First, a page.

The Family Office Chronicle September 2023
The world is a messy, complicated, often dangerous place. But it’s also a global marketplace of raw materials, finished goods and energy, decades into the process of Globalization. That process requires that very different cultural and political societies and nations compete but also cooperate. For now, and for a long time to come, China and the United States will be the dominant players in this dangerous game.


Hardly a day goes by, it seems, without some news or commentary about China. In the U.S., we hear worrisome news reports about China as it affects us or appears to threaten us, but we are not the only nation that must deal, one way or another, with China. With over 17% of the global population and an aggressive government, China will be a force for the world to reckon with for a long time to come.

As realpolitik goes, China is about as real as it gets. China’s authoritarian government is a rival that should not be underestimated. On the commercial side, the FBI estimated that China steals between $225 and $600 billion every year in goods, software, and trade secrets. A report by the cybersecurity firm Cybereason revealed that China has expropriated trillions of dollars worth of intellectual property worldwide, including technologies for defense systems and pharmaceuticals.

On the military front, the headlines seem perhaps more ominous than the details. Yes, China has a larger military, with over two million active-duty personnel versus just 1.35 million for the U.S. And their navy has more ships, 762 versus 460. But look deeper, and you see that America spent $877 billion in 2022 compared to just China’s $292 billion. The U.S. has some 8,000 more planes than China and 20 aircraft carriers. China has four.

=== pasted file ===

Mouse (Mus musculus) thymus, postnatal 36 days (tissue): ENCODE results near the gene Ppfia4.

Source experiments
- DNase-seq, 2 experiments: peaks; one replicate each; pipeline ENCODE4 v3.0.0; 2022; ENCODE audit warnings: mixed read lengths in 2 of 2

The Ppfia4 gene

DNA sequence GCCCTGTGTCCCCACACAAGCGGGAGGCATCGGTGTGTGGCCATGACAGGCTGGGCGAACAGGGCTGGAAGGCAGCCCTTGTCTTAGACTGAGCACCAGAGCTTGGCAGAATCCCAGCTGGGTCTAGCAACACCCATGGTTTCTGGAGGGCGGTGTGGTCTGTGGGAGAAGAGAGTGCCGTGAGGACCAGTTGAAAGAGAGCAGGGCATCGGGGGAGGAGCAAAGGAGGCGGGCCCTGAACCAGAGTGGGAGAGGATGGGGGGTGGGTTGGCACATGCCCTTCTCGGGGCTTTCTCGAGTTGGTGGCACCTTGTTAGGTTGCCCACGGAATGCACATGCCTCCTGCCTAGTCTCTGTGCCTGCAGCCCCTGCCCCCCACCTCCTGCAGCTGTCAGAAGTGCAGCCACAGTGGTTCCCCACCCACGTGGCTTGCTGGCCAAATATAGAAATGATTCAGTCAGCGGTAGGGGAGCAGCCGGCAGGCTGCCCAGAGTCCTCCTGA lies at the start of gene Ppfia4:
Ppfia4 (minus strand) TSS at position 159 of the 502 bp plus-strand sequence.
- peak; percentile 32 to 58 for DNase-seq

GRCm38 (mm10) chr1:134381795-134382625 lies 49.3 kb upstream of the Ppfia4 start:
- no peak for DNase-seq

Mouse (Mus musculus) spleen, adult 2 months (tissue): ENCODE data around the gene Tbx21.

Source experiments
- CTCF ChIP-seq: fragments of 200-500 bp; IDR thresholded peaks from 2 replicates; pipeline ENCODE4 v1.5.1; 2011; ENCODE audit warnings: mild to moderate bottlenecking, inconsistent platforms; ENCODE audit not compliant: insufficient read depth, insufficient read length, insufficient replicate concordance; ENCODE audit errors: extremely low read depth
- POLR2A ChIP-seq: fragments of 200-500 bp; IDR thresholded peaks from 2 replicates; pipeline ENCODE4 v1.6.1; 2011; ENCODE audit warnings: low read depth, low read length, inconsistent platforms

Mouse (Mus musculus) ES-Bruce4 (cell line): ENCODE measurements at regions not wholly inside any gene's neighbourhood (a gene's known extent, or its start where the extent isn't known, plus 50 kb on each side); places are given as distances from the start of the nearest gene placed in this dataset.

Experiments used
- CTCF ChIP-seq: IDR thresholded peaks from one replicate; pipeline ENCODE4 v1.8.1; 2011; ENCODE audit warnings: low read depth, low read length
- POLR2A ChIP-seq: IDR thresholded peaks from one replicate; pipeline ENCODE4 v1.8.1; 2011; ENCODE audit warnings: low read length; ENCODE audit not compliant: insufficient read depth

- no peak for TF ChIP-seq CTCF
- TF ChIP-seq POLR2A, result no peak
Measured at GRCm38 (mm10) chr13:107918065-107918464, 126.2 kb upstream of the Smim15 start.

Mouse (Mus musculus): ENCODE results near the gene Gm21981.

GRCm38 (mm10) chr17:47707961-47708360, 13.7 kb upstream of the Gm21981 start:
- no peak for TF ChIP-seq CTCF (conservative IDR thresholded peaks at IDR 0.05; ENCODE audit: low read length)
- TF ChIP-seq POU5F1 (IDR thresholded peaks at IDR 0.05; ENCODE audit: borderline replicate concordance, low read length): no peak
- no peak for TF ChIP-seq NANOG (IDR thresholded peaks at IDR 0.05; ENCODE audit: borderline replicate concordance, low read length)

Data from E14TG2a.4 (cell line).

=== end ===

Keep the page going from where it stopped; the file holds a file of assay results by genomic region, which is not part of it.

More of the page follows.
And when we think about the unthinkable, the nuclear warhead count is lopsided in our favor, approximately 6,500 to 280. Given that one nuke can ruin the day for millions, the advantage may be moot, but in platforms and lethality, the advantage clearly goes to the United States.

China has made its goal clear: world domination by 2049. But China is not the first country to emerge from humiliation in a world war to dream big. As the U.S. knows all too well, building and maintaining a superpower takes more than will; it takes real economic might. There, too, at least for now and for some time to come, it’s an advantage for the U.S.

Interdependence Creates a Very Different Kind of Cold War

China is America’s third largest trading partner, after Canada and Mexico. The U.S. imported over $560 billion worth of goods and services in 2022, and some of those goods are vital to our economy, including steel, solar panels, and electronics. But ours is not a one-way trading partnership; the U.S. sends half of all our exported soybeans to China, and our total exports to China support over one million U.S. jobs.